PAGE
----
Bell and White, the men behind the Renault R25, explain their creation 01 Feb 2005
Renaults chassis and engine technical directors, Bob Bell and Rob White, explain the philosophy and development of the new Renault R25 and its RS25 engine.
Q: The new R25 is an impressive machine. Tell us a little about it?
Bob Bell: The philosophy behind the car is very much one of evolution, and we hope the R25 will be a package capable of fighting for race wins. Last year, the mechanical architecture of the car was compromised by the late change of engine angle; the new RS25 engine has a lower centre of gravity, and a much stiffer installation than we were able to achieve in 2004. Our focus has been on optimising each detail to improve stiffness, reduce weight and package the components very tightly to give our aerodynamicists as much freedom as possible.
Q: How did the regulation changes impact the design process?
BB: We allocated wind tunnel resources as soon as the regulation changes were announced last July. That decision was a risk, and it cost us performance at the end of last season, but it was undoubtedly the right one. We have made a big step forward from our initial downforce loss of approximately 25%.
Q: What are the major innovations on the R25?
BB: We have an all-new electronic system integrating the engine and chassis controllers, named Step 11. It is physically lighter, representing a quarter of the total weight saving in the new car, and brings us a concrete advantage in terms of the scope of our development: we now possess four times' greater processing power, and ten times' more data acquisition capacity, all of which will contribute to improvements in our control systems. The other new feature of the car is the 'v keel' front suspension.
Q: Why did you choose this solution for the front suspension?
BB: In recent years, we have seen two schools of thought evolve in front suspension design: the traditional single keel, with a single front lower wishbone, and the twin keel, which brings a measurable aerodynamic gain but can also have a structural penalty outweighing the benefit. We believe the v-keel is a very elegant solution to this dilemma, as it combines the virtues of both systems: we have obtained an aerodynamic advantage for minimal structural penalty, while maintaining our preferred mechanical configuration for the front suspension.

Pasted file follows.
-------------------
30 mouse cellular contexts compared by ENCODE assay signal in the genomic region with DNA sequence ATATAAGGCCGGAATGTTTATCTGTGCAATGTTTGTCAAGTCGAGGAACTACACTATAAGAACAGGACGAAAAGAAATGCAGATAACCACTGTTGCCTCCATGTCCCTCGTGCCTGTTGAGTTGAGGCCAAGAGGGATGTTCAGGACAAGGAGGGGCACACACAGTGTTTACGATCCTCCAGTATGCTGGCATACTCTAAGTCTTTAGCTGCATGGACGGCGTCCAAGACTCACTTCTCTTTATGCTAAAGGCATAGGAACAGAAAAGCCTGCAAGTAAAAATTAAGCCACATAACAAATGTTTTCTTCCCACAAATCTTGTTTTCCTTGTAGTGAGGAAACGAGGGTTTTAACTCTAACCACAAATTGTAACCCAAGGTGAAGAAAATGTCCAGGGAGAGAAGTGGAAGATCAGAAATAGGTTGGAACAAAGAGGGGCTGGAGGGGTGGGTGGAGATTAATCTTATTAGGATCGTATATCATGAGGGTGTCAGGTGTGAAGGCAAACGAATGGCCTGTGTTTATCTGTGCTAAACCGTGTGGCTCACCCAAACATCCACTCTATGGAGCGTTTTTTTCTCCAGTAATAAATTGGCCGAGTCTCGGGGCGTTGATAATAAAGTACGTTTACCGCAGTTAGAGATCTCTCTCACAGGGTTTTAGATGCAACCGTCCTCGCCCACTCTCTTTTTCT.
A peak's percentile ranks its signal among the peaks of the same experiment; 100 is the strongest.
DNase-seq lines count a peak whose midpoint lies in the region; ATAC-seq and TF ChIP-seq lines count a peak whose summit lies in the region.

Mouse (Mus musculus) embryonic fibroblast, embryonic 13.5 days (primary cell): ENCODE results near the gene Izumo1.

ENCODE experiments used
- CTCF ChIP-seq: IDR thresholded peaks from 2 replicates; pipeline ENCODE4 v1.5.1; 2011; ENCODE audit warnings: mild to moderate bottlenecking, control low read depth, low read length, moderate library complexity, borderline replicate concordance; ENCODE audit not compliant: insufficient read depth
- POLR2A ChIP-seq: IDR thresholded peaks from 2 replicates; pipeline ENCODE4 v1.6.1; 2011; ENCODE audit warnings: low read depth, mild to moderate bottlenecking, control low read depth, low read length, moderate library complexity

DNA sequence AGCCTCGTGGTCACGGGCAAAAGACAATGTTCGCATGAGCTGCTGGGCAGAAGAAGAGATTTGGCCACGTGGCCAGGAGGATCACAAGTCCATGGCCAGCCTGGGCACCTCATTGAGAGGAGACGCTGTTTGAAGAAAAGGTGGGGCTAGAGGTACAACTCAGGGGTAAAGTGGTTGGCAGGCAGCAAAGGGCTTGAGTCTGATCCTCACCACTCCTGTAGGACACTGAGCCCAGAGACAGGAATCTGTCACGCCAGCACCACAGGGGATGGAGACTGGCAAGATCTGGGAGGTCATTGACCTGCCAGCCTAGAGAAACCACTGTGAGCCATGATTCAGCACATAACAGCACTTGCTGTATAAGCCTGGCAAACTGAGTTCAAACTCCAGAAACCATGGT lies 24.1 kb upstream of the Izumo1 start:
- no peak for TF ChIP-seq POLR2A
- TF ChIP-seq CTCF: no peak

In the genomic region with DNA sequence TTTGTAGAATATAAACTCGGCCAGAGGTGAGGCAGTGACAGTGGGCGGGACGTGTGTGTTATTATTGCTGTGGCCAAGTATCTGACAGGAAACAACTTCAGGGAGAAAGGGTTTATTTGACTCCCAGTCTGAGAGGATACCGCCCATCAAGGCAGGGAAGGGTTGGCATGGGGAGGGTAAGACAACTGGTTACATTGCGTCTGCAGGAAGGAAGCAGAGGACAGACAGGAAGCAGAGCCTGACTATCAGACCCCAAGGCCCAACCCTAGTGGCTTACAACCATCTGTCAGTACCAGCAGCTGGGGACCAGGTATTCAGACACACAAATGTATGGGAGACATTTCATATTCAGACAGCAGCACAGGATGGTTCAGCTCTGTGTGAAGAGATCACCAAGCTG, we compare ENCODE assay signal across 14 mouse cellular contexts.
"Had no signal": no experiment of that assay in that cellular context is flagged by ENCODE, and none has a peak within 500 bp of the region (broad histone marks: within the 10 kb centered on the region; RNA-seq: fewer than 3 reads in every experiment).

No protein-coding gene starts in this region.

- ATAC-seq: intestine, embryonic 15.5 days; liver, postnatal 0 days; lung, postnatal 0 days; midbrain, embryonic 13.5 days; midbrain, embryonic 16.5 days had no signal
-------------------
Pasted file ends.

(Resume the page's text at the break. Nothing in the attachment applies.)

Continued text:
Q: Overall, what are your expectations for the car?
BB: The R25 is certainly the best-integrated car the team has produced so far. We have worked very closely with Viry to optimise the engine installation, and the aerodynamic improvements from our initial starting point are beyond what we would normally expect under stable regulations. I am confident that the numerous gains we have made will translate into a concrete step forward in competitiveness on track.
Q: You have said the RS25 is an evolutionary step: what is the crossover from last year's engine?
RW: The RS25 is a clean sheet design, and shares no major components with RS24: 98% of the parts are new. The engine maintains the 72° architecture of its predecessor, but we have included the lessons learned from RS24, and further refined the engine-chassis integration. The engine's centre of gravity is significantly lower, recovering nearly 70% of the difference relative to the previous generation of wide-angle engines. Equally, despite the doubling of life for this season, the engine has not gained in weight.
Q: The engine will be running a brand new electronic system: what benefits does this bring?
RW: We will use the Step 11 system in 2005, a combined chassis and engine controller developed with Magneti Marelli. This major programme has run in parallel with the car and engine design, and marks a further step in the integration of the two. Conceptually, the target has been to simplify the electrical and electronic installations while providing a more powerful platform for the development of engine and chassis control systems.
Q: What has been the impact of the technical regulations on performance development?
RW: We are pleased with the performance of RS25 at this stage of its development. The engine must drive cleanly through a huge rev range in modern F1, and we will therefore develop the engine's torque curve and power delivery according to the same philosophy of total vehicle performance as its predecessors. In terms of specifics, the RS25 has hit or exceeded all of its performance objectives thus far.
Q: What was the impact of the regulation changes on the engine's development?
RW: The changes arrived too late to affect the overall philosophy of the engine but in order to respond to them, we had to review every component and system, and conduct detailed risk analysis on the impact of extending engine life. Parts must now last four times longer than two years ago, and to ensure we can meet the challenge of the regulations, we must respect extremely strict quality requirements.
Q: Finally, will the new regulations bring about cost savings?
RW: The direct engine costs of running the car will be lower in 2005: the number of engines built will be substantially less and although each one is more expensive, there is a net saving. Change obviously has cost implications in terms of development, and these costs will offset the savings for the manufacturers. However, it is reasonable to expect that small teams buying engines will see real economies thanks to the regulations.